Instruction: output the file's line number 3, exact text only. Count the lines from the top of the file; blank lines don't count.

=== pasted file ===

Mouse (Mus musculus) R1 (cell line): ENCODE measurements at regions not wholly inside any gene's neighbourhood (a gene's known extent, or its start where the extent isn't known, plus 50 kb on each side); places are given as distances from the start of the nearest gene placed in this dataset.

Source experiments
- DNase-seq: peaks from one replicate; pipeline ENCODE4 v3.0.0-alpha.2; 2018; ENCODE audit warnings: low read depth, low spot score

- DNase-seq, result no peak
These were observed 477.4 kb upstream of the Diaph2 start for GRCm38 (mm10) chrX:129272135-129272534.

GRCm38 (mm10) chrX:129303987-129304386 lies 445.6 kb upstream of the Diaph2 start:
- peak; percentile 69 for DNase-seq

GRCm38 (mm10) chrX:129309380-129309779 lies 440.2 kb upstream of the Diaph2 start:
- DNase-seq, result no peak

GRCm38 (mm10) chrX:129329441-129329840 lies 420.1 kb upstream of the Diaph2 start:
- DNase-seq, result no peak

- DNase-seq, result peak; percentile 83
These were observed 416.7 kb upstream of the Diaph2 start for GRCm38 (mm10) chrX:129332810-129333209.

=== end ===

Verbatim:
- DNase-seq: peaks from one replicate; pipeline ENCODE4 v3.0.0-alpha.2; 2018; ENCODE audit warnings: low read depth, low spot score